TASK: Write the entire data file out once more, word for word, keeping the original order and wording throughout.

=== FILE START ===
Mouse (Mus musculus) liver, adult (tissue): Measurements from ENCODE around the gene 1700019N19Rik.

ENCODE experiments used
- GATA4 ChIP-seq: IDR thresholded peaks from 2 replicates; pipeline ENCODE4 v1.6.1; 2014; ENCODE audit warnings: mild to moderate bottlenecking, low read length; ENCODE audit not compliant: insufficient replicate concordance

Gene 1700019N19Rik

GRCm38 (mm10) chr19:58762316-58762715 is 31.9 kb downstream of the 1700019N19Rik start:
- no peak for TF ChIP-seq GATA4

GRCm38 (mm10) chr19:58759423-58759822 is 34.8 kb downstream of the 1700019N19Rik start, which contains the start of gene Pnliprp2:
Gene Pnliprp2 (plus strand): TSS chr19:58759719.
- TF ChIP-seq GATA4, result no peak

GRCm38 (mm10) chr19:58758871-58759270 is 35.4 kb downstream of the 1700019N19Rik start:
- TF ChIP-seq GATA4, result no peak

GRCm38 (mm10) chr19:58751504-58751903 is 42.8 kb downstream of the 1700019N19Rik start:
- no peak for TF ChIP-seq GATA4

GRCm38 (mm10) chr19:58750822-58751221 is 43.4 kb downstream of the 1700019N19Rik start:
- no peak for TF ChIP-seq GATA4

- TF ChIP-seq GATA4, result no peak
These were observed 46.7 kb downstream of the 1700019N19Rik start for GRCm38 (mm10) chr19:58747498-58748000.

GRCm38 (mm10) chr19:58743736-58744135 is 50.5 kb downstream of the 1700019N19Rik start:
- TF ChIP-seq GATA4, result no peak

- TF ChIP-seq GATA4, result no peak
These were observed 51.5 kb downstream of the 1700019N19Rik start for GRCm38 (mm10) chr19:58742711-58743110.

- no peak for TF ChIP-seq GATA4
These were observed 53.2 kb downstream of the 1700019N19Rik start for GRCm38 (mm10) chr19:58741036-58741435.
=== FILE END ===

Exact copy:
Mouse (Mus musculus) liver, adult (tissue): Measurements from ENCODE around the gene 1700019N19Rik.

ENCODE experiments used
- GATA4 ChIP-seq: IDR thresholded peaks from 2 replicates; pipeline ENCODE4 v1.6.1; 2014; ENCODE audit warnings: mild to moderate bottlenecking, low read length; ENCODE audit not compliant: insufficient replicate concordance

Gene 1700019N19Rik

GRCm38 (mm10) chr19:58762316-58762715 is 31.9 kb downstream of the 1700019N19Rik start:
- no peak for TF ChIP-seq GATA4

GRCm38 (mm10) chr19:58759423-58759822 is 34.8 kb downstream of the 1700019N19Rik start, which contains the start of gene Pnliprp2:
Gene Pnliprp2 (plus strand): TSS chr19:58759719.
- TF ChIP-seq GATA4, result no peak

GRCm38 (mm10) chr19:58758871-58759270 is 35.4 kb downstream of the 1700019N19Rik start:
- TF ChIP-seq GATA4, result no peak

GRCm38 (mm10) chr19:58751504-58751903 is 42.8 kb downstream of the 1700019N19Rik start:
- no peak for TF ChIP-seq GATA4

GRCm38 (mm10) chr19:58750822-58751221 is 43.4 kb downstream of the 1700019N19Rik start:
- no peak for TF ChIP-seq GATA4

- TF ChIP-seq GATA4, result no peak
These were observed 46.7 kb downstream of the 1700019N19Rik start for GRCm38 (mm10) chr19:58747498-58748000.

GRCm38 (mm10) chr19:58743736-58744135 is 50.5 kb downstream of the 1700019N19Rik start:
- TF ChIP-seq GATA4, result no peak

- TF ChIP-seq GATA4, result no peak
These were observed 51.5 kb downstream of the 1700019N19Rik start for GRCm38 (mm10) chr19:58742711-58743110.

- no peak for TF ChIP-seq GATA4
These were observed 53.2 kb downstream of the 1700019N19Rik start for GRCm38 (mm10) chr19:58741036-58741435.